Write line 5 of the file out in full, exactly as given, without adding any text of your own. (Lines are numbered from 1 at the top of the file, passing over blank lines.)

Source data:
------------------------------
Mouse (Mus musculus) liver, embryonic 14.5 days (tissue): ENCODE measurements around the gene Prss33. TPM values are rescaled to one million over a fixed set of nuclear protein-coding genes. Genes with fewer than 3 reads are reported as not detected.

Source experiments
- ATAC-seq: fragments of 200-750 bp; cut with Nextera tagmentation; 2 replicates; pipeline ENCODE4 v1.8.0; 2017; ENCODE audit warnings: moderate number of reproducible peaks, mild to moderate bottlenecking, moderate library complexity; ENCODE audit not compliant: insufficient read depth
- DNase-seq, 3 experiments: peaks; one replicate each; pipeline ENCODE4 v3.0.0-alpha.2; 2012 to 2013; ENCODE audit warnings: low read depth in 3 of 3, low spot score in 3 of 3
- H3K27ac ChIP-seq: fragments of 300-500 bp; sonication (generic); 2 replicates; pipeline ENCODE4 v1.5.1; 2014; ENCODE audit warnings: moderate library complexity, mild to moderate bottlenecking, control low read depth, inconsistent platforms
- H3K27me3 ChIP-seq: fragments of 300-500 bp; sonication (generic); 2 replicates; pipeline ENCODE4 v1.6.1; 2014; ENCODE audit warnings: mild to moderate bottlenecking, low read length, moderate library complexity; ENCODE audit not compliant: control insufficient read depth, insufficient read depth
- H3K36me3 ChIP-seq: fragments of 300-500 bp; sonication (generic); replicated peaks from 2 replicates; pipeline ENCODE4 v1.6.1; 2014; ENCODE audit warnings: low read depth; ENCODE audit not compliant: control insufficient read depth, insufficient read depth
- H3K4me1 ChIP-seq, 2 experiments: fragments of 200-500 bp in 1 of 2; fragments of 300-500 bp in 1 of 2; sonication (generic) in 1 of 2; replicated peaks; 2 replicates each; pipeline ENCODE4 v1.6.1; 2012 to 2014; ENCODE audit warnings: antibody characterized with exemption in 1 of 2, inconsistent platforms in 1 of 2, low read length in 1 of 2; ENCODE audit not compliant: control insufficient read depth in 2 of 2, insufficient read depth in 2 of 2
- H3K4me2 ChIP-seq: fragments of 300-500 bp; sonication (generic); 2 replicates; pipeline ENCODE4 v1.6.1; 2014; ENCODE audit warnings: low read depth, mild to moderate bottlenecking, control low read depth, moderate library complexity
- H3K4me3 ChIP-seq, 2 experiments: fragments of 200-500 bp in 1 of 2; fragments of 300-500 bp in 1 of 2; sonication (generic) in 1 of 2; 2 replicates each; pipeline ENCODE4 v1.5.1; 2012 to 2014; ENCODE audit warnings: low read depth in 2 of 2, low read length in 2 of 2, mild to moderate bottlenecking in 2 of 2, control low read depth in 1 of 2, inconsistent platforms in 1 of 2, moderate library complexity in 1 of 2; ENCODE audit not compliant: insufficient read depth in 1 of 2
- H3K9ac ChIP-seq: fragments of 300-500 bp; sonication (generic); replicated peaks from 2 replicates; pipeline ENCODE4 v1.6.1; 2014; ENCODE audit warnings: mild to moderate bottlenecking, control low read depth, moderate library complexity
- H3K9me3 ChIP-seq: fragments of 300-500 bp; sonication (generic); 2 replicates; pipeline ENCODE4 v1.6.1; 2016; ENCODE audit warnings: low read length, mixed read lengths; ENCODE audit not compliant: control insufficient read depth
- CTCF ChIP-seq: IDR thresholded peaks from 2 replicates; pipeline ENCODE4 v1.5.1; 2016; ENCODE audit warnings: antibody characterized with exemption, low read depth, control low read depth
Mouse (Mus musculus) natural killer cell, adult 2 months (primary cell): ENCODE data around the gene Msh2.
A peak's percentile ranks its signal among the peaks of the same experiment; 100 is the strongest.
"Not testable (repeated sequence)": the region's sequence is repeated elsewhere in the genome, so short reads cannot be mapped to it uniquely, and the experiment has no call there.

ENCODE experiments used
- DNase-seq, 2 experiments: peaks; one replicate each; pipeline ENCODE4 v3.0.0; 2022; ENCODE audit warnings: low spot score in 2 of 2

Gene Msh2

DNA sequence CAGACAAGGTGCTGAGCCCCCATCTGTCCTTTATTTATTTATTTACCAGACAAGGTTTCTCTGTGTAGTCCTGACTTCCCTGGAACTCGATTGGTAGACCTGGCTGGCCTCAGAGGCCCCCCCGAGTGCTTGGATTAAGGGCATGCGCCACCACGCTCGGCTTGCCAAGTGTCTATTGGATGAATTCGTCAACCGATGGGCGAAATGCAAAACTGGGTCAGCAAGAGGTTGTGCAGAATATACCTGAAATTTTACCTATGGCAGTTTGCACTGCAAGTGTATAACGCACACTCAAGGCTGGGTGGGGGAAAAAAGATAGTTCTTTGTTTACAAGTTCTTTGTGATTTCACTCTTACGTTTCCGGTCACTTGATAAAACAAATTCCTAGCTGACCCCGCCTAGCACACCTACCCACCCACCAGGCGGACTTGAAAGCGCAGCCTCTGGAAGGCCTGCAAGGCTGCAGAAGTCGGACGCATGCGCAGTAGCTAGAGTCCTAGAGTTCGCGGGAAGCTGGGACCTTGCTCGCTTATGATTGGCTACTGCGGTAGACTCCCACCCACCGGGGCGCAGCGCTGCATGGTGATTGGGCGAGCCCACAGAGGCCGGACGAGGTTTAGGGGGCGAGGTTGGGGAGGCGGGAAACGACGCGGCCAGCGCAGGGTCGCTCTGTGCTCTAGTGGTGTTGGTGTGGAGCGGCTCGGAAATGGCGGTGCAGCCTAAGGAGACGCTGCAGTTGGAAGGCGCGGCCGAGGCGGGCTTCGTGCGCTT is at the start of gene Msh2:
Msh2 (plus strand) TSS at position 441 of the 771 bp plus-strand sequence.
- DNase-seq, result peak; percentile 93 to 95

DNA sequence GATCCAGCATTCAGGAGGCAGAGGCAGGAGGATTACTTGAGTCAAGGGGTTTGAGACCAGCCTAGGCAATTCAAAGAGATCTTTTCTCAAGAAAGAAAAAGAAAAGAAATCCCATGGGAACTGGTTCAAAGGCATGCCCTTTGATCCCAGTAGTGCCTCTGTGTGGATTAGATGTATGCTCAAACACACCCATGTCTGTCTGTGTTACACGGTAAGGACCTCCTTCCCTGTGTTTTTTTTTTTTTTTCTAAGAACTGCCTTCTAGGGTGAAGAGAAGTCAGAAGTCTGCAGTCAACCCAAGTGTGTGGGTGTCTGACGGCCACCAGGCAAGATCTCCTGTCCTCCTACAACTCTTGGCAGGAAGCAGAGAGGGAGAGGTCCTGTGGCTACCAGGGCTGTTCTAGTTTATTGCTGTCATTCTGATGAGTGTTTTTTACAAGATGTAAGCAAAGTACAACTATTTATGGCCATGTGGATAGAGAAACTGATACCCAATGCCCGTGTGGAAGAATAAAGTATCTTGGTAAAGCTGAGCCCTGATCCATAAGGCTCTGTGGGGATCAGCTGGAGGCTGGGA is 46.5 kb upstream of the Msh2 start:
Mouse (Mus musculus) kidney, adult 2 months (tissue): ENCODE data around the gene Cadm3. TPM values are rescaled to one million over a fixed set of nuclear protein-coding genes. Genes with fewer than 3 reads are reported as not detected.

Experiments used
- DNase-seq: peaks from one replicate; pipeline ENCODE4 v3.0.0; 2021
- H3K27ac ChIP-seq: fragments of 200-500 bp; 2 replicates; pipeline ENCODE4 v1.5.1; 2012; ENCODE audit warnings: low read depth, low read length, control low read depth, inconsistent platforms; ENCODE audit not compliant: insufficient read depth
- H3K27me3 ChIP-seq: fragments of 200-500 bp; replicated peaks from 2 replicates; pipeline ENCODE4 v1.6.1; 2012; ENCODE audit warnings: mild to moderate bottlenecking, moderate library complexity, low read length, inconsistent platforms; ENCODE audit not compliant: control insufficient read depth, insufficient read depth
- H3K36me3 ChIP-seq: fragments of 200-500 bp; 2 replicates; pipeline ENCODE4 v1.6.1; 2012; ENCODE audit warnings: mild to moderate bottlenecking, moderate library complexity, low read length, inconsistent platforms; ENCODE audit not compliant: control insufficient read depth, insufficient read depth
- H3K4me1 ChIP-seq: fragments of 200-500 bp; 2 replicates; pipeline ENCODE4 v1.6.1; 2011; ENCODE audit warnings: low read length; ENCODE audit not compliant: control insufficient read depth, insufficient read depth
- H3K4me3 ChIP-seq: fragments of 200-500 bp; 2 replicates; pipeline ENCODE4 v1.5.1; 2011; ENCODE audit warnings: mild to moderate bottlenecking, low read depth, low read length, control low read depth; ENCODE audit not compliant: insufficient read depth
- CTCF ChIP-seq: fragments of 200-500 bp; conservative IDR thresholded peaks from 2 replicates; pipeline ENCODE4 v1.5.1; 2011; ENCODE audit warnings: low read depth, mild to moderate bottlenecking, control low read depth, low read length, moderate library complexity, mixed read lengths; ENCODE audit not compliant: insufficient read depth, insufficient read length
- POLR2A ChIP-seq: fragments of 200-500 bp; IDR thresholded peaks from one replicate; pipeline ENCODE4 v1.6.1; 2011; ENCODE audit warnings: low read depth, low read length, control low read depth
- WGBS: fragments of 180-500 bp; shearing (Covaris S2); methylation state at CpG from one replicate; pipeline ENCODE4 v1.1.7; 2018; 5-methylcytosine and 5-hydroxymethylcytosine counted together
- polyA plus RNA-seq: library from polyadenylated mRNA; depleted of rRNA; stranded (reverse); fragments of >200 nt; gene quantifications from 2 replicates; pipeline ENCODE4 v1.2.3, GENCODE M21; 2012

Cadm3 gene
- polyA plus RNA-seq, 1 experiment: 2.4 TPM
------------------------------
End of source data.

- H3K27ac ChIP-seq: fragments of 300-500 bp; sonication (generic); 2 replicates; pipeline ENCODE4 v1.5.1; 2014; ENCODE audit warnings: moderate library complexity, mild to moderate bottlenecking, control low read depth, inconsistent platforms